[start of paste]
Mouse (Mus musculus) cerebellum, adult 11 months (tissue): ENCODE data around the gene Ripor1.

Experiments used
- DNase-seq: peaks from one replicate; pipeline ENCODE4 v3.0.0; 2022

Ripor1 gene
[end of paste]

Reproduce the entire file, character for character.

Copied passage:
Mouse (Mus musculus) cerebellum, adult 11 months (tissue): ENCODE data around the gene Ripor1.

Experiments used
- DNase-seq: peaks from one replicate; pipeline ENCODE4 v3.0.0; 2022

Ripor1 gene